Mechanisms to increase the yield of government bonds

This week, risk-losing sentiment has picked up again, and the reason for that remains…rising government bond yields!

The mechanism behind what happens is that when government bond yields rise, investors turn to capital preservation, reducing exposure to the investments most affected by rising government bond yields. In the lending industry, “investment grade” corporate bonds, that is, bonds with a low coupon and long maturities, are the first to be sold. As the supply of junk loans for sale grows, buyers demand higher risk premiums to own them, and spreads widen. Credit rating agencies consider investment grade loans to have lower credit risk.

So the mechanics make it impossible for investment grade spreads to widen without the most speculative part of the universe, the high returns, following them. Rising government bond yields could also make high-yielding investors more worried about extension risk — the willingness and ability of companies to call their bonds on the first scheduled date — given that these companies’ ability to raise capital at below-current yields. coupon on their bonds becomes impossible. Cyclic sectors and hybrid structures are not popular in this environment. Meanwhile, the strategists are oppressing the animals by explaining that inflation remains high, which is bad news for corporate profits, and that companies operating on low margins should be sold. They argue that the best course of action for central banks is to aggressively raise interest rates to slow the economy and increase unemployment—the same strategists then sell consumer cyclical stocks.

There is a simple solution to stop the risk dynamic: government bond yields must stop rising. This week we had two key events that were not part of the solution. First, at the ECB meeting, President Lagarde announced that the Asset Purchase Program (APP) would end in July and that the ECB would raise interest rates by 25 basis points in July (for the first time in ten years). It is best to keep raising interest rates at a rate of 25 basis points per month, so without a meeting in August, there is a possibility that interest rates will rise by 50 basis points in September. According to the ECB’s updated economic forecasts, growth has been revised down and inflation has been revised up. Inflation is now expected to remain above the ECB’s 2% target over the entire forecast horizon, reaching 2.1% in 2024. This forecast raised concerns among investors about a prolonged bull cycle. Then we had the US Consumer Price Index (CPI) data. Headline inflation accelerated, with both headline and core inflation exceeding consensus (YoY CPI 8.6% vs. 8.3% consensus; Core CPI 6.0% vs. 5.9% consensus). The market reaction was to expect another 25 basis points to rise over the next 12 months. So withdrawal reactions continue. Despite all this inflation, American households are fortunately on a healthy balance sheet with a $2.4 billion savings surplus. We believe these deferred savings will continue to support growth; we still don’t think the United States will enter recession in 2022.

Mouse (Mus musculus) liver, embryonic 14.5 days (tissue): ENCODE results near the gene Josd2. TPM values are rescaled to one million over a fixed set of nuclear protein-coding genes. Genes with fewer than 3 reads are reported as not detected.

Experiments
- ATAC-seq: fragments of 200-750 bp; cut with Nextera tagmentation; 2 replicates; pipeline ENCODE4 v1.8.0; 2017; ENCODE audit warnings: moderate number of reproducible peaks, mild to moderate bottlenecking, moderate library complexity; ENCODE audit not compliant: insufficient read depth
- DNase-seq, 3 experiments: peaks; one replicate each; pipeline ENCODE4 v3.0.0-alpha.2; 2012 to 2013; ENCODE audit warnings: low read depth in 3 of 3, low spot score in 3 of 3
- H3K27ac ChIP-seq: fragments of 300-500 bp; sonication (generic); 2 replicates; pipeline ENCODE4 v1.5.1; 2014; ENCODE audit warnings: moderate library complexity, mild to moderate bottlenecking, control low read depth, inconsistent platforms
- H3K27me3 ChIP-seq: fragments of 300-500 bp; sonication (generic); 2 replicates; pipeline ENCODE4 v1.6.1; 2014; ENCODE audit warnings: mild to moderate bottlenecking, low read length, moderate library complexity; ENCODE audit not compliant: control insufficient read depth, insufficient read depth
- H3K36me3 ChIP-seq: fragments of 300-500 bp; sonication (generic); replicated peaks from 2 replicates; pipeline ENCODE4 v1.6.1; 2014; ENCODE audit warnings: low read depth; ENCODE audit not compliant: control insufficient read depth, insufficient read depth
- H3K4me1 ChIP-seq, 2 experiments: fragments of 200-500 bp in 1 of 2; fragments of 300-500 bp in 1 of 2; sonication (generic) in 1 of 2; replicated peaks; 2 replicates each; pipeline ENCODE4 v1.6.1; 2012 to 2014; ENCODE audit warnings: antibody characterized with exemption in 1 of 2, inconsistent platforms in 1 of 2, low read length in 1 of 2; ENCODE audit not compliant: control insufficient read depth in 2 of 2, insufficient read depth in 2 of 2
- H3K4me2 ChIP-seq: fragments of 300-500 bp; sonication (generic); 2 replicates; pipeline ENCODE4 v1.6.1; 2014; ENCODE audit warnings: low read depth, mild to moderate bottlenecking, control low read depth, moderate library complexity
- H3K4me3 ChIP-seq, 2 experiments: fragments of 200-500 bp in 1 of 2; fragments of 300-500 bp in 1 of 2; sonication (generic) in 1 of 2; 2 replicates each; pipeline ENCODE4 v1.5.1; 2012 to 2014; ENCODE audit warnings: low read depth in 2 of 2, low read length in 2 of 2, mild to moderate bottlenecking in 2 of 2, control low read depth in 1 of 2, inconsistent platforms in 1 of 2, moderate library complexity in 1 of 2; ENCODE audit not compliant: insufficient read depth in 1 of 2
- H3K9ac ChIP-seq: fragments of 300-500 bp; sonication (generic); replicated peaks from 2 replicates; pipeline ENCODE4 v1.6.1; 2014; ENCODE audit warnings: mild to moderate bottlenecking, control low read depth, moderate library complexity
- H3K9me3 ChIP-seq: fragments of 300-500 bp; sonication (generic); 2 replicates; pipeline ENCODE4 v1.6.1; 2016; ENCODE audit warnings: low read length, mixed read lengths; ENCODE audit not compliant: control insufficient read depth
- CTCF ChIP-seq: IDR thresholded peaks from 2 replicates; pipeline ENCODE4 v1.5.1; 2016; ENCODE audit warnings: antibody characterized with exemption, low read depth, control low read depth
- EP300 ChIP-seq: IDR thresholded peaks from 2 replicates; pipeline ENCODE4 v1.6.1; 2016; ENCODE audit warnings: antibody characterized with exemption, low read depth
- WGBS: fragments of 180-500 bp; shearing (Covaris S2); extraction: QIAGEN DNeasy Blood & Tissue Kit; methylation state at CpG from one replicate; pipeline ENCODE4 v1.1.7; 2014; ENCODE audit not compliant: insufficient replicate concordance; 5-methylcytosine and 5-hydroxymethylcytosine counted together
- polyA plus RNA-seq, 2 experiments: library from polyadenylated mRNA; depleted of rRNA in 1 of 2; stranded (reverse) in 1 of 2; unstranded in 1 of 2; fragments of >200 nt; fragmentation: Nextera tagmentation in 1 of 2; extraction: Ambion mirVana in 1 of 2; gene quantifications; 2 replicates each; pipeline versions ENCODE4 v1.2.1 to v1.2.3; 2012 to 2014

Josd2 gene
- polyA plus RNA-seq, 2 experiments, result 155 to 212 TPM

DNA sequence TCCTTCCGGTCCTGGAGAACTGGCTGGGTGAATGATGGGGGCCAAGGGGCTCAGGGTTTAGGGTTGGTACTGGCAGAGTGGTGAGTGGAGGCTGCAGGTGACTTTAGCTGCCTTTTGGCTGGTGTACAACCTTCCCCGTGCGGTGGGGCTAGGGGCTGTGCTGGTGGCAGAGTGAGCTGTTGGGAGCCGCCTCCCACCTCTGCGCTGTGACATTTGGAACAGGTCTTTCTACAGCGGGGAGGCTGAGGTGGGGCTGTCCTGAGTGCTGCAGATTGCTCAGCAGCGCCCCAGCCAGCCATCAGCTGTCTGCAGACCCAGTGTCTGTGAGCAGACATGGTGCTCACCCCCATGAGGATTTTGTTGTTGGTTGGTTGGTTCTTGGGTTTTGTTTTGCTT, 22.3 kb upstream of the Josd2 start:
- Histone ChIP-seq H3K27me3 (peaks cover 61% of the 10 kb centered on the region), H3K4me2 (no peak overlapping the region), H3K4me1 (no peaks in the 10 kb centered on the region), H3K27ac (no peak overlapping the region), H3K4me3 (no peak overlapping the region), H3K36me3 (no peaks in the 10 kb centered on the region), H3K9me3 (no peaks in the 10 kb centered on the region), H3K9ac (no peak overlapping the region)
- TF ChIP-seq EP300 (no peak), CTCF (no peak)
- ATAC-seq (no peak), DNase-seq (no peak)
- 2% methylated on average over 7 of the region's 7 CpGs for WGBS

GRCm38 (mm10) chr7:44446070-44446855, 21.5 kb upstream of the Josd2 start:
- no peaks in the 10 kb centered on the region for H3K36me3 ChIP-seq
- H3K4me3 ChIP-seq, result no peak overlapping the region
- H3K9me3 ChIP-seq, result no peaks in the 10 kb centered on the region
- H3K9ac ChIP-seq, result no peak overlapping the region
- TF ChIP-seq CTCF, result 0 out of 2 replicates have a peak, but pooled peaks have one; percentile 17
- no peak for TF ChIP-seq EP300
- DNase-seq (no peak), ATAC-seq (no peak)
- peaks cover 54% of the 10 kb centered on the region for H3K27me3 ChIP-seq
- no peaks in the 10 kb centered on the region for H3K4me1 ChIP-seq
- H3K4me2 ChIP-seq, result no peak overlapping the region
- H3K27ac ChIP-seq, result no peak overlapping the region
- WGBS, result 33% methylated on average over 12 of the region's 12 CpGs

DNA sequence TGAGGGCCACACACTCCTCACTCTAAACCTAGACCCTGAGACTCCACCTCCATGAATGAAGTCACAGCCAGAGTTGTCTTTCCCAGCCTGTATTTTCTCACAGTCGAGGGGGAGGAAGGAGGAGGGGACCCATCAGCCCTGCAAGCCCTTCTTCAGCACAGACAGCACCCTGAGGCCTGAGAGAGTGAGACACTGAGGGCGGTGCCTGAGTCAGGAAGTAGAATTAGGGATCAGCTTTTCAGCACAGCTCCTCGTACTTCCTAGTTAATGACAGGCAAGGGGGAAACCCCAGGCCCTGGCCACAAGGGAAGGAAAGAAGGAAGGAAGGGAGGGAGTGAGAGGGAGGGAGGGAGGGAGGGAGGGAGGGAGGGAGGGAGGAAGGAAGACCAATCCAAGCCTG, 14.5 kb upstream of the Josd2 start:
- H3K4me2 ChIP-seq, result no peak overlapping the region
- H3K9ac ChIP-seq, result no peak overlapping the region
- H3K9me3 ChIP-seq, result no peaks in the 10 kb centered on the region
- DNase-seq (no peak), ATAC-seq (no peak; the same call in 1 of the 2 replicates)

2022.06.15.Excessive savings
Inflation is rising, but the US household savings surplus is $2.4 trillion.
Source: Federal Reserve, Department of Commerce, Goldman Sachs Global Investment Survey, May 30, 2022.

This material should not be construed as a forecast, study or investment advice, nor does it constitute a recommendation, offer or solicitation to buy or sell securities or to follow any investment strategy. The views expressed by Muzinich & Co. are current as of March 2022 and are subject to change without notice.